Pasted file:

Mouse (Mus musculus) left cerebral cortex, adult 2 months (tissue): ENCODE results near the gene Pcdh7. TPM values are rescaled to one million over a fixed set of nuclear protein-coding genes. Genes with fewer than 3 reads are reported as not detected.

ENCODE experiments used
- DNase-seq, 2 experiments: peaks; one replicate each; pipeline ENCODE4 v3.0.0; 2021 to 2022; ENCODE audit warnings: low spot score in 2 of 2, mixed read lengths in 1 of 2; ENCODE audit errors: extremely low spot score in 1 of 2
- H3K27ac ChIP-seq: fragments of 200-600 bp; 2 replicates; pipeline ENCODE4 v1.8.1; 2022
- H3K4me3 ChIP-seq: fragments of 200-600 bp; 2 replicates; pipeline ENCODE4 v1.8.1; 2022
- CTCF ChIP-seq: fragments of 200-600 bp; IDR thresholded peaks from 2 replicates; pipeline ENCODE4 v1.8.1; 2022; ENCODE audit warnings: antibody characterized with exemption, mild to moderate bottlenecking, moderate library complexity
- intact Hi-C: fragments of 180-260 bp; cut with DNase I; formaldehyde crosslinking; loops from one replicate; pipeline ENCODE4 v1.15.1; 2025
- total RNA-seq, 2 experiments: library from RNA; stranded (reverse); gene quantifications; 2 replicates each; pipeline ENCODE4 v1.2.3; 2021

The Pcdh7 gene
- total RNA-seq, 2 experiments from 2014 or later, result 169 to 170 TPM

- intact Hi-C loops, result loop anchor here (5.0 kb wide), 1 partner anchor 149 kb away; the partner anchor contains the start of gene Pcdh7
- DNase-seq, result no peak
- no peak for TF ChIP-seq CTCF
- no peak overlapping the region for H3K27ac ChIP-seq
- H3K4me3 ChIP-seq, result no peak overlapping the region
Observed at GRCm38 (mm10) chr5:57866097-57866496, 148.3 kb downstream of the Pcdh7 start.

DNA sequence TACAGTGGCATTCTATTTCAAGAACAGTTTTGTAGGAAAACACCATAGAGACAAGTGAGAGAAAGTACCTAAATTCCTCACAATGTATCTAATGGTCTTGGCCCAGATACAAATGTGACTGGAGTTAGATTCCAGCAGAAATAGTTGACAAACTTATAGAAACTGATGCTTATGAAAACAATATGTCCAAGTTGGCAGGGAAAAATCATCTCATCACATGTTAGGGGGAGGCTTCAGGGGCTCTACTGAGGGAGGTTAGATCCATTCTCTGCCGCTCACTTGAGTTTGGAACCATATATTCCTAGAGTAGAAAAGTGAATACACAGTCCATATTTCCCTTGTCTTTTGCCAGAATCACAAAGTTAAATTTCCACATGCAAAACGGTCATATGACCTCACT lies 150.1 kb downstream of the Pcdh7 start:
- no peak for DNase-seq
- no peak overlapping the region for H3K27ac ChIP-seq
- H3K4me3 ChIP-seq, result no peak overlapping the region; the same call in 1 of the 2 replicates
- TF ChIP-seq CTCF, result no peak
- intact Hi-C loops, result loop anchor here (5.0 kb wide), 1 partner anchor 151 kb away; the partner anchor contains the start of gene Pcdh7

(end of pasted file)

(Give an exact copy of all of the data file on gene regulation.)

Mouse (Mus musculus) left cerebral cortex, adult 2 months (tissue): ENCODE results near the gene Pcdh7. TPM values are rescaled to one million over a fixed set of nuclear protein-coding genes. Genes with fewer than 3 reads are reported as not detected.

ENCODE experiments used
- DNase-seq, 2 experiments: peaks; one replicate each; pipeline ENCODE4 v3.0.0; 2021 to 2022; ENCODE audit warnings: low spot score in 2 of 2, mixed read lengths in 1 of 2; ENCODE audit errors: extremely low spot score in 1 of 2
- H3K27ac ChIP-seq: fragments of 200-600 bp; 2 replicates; pipeline ENCODE4 v1.8.1; 2022
- H3K4me3 ChIP-seq: fragments of 200-600 bp; 2 replicates; pipeline ENCODE4 v1.8.1; 2022
- CTCF ChIP-seq: fragments of 200-600 bp; IDR thresholded peaks from 2 replicates; pipeline ENCODE4 v1.8.1; 2022; ENCODE audit warnings: antibody characterized with exemption, mild to moderate bottlenecking, moderate library complexity
- intact Hi-C: fragments of 180-260 bp; cut with DNase I; formaldehyde crosslinking; loops from one replicate; pipeline ENCODE4 v1.15.1; 2025
- total RNA-seq, 2 experiments: library from RNA; stranded (reverse); gene quantifications; 2 replicates each; pipeline ENCODE4 v1.2.3; 2021

The Pcdh7 gene
- total RNA-seq, 2 experiments from 2014 or later, result 169 to 170 TPM

- intact Hi-C loops, result loop anchor here (5.0 kb wide), 1 partner anchor 149 kb away; the partner anchor contains the start of gene Pcdh7
- DNase-seq, result no peak
- no peak for TF ChIP-seq CTCF
- no peak overlapping the region for H3K27ac ChIP-seq
- H3K4me3 ChIP-seq, result no peak overlapping the region
Observed at GRCm38 (mm10) chr5:57866097-57866496, 148.3 kb downstream of the Pcdh7 start.

DNA sequence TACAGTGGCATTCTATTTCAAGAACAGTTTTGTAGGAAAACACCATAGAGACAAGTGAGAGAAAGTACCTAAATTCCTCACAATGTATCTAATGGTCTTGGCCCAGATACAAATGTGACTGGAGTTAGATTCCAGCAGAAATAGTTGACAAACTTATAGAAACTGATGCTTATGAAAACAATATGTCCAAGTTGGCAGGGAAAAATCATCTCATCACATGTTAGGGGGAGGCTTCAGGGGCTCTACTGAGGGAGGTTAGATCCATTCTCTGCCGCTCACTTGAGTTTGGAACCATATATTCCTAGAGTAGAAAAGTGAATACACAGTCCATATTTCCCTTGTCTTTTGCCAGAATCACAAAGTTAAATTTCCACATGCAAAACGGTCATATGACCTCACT lies 150.1 kb downstream of the Pcdh7 start:
- no peak for DNase-seq
- no peak overlapping the region for H3K27ac ChIP-seq
- H3K4me3 ChIP-seq, result no peak overlapping the region; the same call in 1 of the 2 replicates
- TF ChIP-seq CTCF, result no peak
- intact Hi-C loops, result loop anchor here (5.0 kb wide), 1 partner anchor 151 kb away; the partner anchor contains the start of gene Pcdh7